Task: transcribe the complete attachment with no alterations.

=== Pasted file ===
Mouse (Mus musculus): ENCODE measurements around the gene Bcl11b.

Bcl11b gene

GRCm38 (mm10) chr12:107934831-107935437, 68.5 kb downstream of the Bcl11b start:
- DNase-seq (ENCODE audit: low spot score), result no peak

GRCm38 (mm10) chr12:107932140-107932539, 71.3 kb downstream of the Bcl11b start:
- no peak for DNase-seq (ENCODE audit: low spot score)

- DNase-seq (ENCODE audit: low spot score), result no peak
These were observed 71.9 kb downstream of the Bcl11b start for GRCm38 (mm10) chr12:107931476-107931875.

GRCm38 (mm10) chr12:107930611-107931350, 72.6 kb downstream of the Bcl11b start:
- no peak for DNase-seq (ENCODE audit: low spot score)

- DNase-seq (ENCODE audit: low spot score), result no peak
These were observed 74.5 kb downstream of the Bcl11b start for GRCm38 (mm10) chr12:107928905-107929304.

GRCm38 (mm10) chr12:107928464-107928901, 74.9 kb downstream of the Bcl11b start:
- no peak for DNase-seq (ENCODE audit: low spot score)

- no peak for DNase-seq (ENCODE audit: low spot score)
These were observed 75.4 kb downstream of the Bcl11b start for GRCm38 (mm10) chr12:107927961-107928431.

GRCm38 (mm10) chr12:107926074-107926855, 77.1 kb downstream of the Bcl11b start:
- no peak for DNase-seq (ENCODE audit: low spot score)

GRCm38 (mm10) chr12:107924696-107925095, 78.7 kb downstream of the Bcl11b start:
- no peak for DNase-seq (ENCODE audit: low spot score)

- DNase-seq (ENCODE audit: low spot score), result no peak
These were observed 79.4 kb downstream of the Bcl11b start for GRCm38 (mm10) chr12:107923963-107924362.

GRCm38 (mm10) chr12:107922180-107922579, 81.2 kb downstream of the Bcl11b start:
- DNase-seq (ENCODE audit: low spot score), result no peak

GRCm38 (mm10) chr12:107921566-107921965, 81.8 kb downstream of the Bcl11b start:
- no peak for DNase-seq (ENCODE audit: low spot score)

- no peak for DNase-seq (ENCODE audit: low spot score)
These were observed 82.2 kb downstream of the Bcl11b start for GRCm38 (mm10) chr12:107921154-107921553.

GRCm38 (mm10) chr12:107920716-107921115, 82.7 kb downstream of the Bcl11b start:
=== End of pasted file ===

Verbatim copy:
Mouse (Mus musculus): ENCODE measurements around the gene Bcl11b.

Bcl11b gene

GRCm38 (mm10) chr12:107934831-107935437, 68.5 kb downstream of the Bcl11b start:
- DNase-seq (ENCODE audit: low spot score), result no peak

GRCm38 (mm10) chr12:107932140-107932539, 71.3 kb downstream of the Bcl11b start:
- no peak for DNase-seq (ENCODE audit: low spot score)

- DNase-seq (ENCODE audit: low spot score), result no peak
These were observed 71.9 kb downstream of the Bcl11b start for GRCm38 (mm10) chr12:107931476-107931875.

GRCm38 (mm10) chr12:107930611-107931350, 72.6 kb downstream of the Bcl11b start:
- no peak for DNase-seq (ENCODE audit: low spot score)

- DNase-seq (ENCODE audit: low spot score), result no peak
These were observed 74.5 kb downstream of the Bcl11b start for GRCm38 (mm10) chr12:107928905-107929304.

GRCm38 (mm10) chr12:107928464-107928901, 74.9 kb downstream of the Bcl11b start:
- no peak for DNase-seq (ENCODE audit: low spot score)

- no peak for DNase-seq (ENCODE audit: low spot score)
These were observed 75.4 kb downstream of the Bcl11b start for GRCm38 (mm10) chr12:107927961-107928431.

GRCm38 (mm10) chr12:107926074-107926855, 77.1 kb downstream of the Bcl11b start:
- no peak for DNase-seq (ENCODE audit: low spot score)

GRCm38 (mm10) chr12:107924696-107925095, 78.7 kb downstream of the Bcl11b start:
- no peak for DNase-seq (ENCODE audit: low spot score)

- DNase-seq (ENCODE audit: low spot score), result no peak
These were observed 79.4 kb downstream of the Bcl11b start for GRCm38 (mm10) chr12:107923963-107924362.

GRCm38 (mm10) chr12:107922180-107922579, 81.2 kb downstream of the Bcl11b start:
- DNase-seq (ENCODE audit: low spot score), result no peak

GRCm38 (mm10) chr12:107921566-107921965, 81.8 kb downstream of the Bcl11b start:
- no peak for DNase-seq (ENCODE audit: low spot score)

- no peak for DNase-seq (ENCODE audit: low spot score)
These were observed 82.2 kb downstream of the Bcl11b start for GRCm38 (mm10) chr12:107921154-107921553.

GRCm38 (mm10) chr12:107920716-107921115, 82.7 kb downstream of the Bcl11b start: